Richard Halem from Creative Management Associates calls and asks me for help. He has a group flying into JFK tomorrow and he wants me to escort them and their equipment through customs. And then make sure they are tended to here in New York before they fly on to Saint Louis for the first stop of their US tour. The band is called Nektar and they are riding a hit album in Germany with the album, Remember the Future, moving up the Billboard charts. They are signed to Bellaphon Records in Germany and are licensed to Passport Records (a division of Sire Records) in the States. A simple task for me; I have done this before.
Nektar is a progressive rock band from England but based in Germany back in the day. They would become one of the more well-known bands of the genre, and have been playing, with various lineups, from 1969 until the present.
Early afternoon the next day I run up to CMA and meet Richard Halem for some float money, then I taxi over to JFK to meet the group and road crew in the International Arrival terminal. We gather their luggage and I give band member Derek “Mo” Moore cab fare and load them into a taxi heading to the Holiday Inn on West 57th street in Manhattan. Then I gather up the road crew and we taxi over to the cargo area to get the band's equipment. The road crew are a crusty-looking lot with exceptionally long and unruly hair, beards, and hippie-type patches all over their jeans. They seem okay; there are five of them. Three are British; Paul Higgins handling the stage, Pete Lango and Rab Murdock always scrambling up ladders hanging and focusing lights. The other two are Vinny Schmidt the sound man, always looking sharp with his long blond hair, striking blue eyes, and leather bell bottom pants. Then there is Tommy Jung, who looks like a scruffy, intellectual professor [you mean like Larry Schenbeck in his younger days? – Ed.] or grad student. Those two are German.
Things are moving along and the paperwork is in order. An air-ride tractor-trailer rig (or “saddle schlepper” as the Germans called it) has come from St. Louis to pick up the equipment and will be used for the whole tour. Two drivers were hired to split the driving (there will be some long overnight hauls).
The crew starts unloading the gear from the plane and it smells like curry. WTF? I walk into the belly of the jet and it is like a Pakistani restaurant. The equipment is being loaded off and it smells too. I ask roadie Tommy Jung why they went with Pakistan Airlines, for freight. He said that airline, as opposed to Pan Am or Lufthansa, usually had the best price. “And the smell,” I ask? and Tommy says we’re not worried and it will air out. “I hope so!” I answered but I am not so sure. As it worked out, he was right. You never knew what you’d encounter as a rock and roll road manager, but guitars and amps reeking of curry was a first.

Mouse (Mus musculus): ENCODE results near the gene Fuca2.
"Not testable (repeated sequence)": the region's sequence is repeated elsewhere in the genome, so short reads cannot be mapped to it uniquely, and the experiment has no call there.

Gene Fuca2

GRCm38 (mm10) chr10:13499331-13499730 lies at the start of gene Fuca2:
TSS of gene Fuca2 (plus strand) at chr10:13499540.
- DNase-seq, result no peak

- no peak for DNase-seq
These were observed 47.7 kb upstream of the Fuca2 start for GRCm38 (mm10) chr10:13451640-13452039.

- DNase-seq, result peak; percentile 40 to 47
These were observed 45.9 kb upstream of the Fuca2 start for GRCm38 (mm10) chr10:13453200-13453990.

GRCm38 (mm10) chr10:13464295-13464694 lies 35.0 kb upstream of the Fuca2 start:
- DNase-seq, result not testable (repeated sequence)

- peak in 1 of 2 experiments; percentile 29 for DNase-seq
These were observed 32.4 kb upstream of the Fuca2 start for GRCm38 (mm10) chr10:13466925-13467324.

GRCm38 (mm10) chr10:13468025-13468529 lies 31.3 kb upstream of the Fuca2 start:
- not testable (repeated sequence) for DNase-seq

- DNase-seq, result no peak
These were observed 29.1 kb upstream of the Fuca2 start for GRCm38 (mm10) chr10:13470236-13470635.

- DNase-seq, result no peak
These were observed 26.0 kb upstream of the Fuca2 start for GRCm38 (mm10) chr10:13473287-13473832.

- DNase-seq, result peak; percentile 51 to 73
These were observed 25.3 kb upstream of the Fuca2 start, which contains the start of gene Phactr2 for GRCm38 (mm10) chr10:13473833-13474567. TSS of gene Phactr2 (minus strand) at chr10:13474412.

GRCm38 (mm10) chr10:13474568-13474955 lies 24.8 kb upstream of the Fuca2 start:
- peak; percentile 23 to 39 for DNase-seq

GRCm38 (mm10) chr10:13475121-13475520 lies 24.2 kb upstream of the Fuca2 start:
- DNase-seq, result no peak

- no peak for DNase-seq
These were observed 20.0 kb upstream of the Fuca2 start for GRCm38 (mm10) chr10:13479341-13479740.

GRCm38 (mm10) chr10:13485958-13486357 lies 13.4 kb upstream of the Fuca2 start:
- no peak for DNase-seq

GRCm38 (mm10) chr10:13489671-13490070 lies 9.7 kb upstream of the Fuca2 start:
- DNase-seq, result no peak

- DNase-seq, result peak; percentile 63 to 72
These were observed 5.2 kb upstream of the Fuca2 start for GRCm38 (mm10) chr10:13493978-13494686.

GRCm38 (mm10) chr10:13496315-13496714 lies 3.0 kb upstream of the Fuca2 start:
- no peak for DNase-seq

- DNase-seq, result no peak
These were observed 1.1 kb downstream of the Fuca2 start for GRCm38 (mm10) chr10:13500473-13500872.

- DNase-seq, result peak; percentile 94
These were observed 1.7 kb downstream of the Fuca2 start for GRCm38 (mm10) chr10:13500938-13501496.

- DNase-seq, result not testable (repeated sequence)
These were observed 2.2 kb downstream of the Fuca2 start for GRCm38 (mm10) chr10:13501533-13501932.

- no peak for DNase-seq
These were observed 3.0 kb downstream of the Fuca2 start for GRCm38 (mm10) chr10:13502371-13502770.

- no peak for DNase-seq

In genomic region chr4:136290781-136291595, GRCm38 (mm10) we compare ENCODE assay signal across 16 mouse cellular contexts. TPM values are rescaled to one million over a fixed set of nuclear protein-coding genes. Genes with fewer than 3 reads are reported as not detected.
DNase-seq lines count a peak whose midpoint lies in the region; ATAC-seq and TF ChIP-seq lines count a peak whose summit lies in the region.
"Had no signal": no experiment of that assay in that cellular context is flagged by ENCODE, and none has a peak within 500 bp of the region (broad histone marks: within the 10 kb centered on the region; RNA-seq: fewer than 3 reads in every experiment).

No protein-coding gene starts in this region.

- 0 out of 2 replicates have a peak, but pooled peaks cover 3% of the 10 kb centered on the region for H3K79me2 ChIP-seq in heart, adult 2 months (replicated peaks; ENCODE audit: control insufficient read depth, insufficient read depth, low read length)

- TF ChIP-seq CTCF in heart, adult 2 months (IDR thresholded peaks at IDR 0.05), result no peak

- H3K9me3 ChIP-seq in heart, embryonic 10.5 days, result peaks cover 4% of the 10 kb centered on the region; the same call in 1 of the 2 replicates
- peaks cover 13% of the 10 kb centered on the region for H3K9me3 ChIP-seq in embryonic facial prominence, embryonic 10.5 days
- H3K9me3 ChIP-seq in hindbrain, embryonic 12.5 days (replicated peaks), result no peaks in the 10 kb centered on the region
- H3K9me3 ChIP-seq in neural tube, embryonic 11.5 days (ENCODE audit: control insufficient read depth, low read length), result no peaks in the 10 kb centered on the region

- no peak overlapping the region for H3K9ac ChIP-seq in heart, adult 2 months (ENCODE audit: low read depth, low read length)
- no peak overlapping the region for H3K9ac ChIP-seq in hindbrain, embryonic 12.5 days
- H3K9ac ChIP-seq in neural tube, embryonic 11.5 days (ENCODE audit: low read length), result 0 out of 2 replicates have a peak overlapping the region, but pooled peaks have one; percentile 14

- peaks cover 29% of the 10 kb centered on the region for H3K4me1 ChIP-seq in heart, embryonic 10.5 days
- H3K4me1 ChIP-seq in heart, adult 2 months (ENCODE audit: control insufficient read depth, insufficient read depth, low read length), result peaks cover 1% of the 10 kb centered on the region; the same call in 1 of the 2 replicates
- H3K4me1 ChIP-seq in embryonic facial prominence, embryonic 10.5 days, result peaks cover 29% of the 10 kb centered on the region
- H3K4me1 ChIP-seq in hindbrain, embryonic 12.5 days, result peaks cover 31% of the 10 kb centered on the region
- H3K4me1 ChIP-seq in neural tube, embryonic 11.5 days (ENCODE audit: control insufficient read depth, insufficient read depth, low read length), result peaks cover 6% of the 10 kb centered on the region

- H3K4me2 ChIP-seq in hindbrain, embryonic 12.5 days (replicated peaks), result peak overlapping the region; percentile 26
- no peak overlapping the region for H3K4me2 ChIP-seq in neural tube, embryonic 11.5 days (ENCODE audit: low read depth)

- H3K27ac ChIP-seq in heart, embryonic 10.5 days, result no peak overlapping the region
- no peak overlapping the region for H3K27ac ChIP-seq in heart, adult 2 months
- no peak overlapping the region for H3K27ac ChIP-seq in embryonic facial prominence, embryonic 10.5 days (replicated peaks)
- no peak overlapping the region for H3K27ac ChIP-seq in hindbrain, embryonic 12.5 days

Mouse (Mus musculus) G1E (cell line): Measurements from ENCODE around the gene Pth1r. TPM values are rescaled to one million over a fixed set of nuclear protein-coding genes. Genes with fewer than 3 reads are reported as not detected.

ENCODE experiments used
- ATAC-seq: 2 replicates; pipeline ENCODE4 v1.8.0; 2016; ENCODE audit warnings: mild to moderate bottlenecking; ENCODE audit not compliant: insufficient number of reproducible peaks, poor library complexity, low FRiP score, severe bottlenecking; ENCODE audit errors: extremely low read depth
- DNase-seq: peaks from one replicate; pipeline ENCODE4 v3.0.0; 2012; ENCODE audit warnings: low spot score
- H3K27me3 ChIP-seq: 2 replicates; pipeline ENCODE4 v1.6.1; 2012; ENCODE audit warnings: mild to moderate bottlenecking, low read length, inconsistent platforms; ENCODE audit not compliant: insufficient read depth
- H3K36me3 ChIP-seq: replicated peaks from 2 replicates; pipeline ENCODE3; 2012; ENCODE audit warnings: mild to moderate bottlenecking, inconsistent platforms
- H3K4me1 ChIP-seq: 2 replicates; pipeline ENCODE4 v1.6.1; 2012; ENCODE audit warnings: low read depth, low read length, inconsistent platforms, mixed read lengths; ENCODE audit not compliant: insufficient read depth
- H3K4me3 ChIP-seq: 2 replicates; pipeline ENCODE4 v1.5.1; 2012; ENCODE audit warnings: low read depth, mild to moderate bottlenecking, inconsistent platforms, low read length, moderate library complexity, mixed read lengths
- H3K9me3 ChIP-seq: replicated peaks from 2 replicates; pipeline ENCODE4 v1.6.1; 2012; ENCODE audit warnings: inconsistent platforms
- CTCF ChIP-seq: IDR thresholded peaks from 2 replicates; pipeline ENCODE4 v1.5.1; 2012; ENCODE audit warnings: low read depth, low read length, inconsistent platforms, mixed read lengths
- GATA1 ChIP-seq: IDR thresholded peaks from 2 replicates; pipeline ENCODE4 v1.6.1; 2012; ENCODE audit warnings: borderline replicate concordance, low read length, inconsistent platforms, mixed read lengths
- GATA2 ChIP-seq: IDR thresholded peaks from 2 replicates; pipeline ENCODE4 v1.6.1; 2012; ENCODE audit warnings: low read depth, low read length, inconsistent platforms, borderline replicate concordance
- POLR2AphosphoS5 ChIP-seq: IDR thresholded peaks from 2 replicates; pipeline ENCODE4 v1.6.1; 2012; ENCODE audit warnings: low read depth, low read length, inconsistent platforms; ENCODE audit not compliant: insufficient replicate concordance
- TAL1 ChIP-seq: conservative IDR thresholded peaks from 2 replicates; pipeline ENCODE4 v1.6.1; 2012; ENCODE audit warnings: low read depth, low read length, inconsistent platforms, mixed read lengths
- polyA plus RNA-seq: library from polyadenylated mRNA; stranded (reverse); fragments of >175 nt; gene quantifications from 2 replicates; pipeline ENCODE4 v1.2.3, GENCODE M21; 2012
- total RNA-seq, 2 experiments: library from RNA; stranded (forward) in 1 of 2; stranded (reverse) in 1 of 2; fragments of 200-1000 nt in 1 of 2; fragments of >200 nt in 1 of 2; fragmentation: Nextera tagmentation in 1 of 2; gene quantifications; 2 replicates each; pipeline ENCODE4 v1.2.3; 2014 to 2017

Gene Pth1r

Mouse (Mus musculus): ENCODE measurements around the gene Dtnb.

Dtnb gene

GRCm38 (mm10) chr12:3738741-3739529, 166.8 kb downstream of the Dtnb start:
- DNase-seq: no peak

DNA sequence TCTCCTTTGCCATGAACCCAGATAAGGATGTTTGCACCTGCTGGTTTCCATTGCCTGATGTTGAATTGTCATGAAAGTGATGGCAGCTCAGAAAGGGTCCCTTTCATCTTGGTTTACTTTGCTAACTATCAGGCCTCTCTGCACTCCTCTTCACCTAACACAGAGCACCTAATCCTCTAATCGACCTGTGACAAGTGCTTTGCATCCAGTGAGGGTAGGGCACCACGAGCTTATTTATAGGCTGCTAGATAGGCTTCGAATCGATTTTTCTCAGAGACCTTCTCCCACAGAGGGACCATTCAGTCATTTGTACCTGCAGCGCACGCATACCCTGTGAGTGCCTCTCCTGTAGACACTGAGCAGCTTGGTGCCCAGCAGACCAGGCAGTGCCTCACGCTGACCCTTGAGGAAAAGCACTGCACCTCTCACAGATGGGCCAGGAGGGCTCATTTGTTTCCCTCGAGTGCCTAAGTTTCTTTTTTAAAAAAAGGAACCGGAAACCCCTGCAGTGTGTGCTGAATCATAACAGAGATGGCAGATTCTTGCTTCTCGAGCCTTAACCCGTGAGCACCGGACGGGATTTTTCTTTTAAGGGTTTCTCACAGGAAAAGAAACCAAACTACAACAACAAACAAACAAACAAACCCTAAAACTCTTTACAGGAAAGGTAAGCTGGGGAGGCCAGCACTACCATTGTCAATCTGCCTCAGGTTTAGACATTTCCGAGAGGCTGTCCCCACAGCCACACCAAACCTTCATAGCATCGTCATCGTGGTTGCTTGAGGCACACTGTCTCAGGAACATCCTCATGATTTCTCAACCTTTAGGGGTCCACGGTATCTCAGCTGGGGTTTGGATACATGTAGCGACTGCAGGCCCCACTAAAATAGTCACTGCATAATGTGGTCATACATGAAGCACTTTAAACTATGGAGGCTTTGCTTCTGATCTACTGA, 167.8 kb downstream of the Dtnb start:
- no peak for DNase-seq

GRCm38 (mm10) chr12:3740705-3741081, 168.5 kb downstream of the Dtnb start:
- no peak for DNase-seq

We are about an hour into the load out when a Port Authority police car came to a screeching halt next to the semi, lights strobing. Two P.A. cops have their hands on their guns as they jump out of the squad car. What the hell? I think, and I step up to them. Seeing me a clean-cut although long haired dude, they accepted me as the spokesman. It was either Vinnie Schmidt or Pete Lango who handed me the paperwork. The P.A. cops checked it out and then went into the cargo hold of the plane and checked the equipment.
After ten minutes or so they said we could continue unloading. Everyone is relaxed now, and I asked them what caused their reaction. The older cop said, “we were watching the unloading on the closed circuit [security] TV and you guys looked like drug smugglers coming off the plane...it was too obvious-looking, we had to check it out.” “Really?” “Yeah most of the hash smuggled into the US comes from Pakistan.” “But these guys flew out of Frankfurt!” “We know that now,” the policeman answered.
With that over with and the plane cargo bay finally empty the crew starts loading the truck. It was a lot of equipment. The lighting and special effects filled up the truck's trailer. Nektar put on a big show which in those days was rare, with the exception of maybe Pink Floyd. One could see the band knew what they were doing: their loading procedure was systematic, with attention paid to weight, load, and space. They finished late in the afternoon, closed the trailer door and the truck drove out for an overnight drive to St. Louis.
We flagged down two taxis and the band and I made our way into Manhattan. I got the boys checked in and I call Derek (“Mo”) to have everyone to come down to the hotel’s restaurant coffee shop. We move some tables together and, in a few minutes, everyone is there. We have the tables close together with Mo sitting next to me. We order dinner and beers. It is on me, I tell them (I have float money for expenses). Even though I had briefly met everyone earlier, Mo goes around the table introducing everyone, telling me their names and jobs.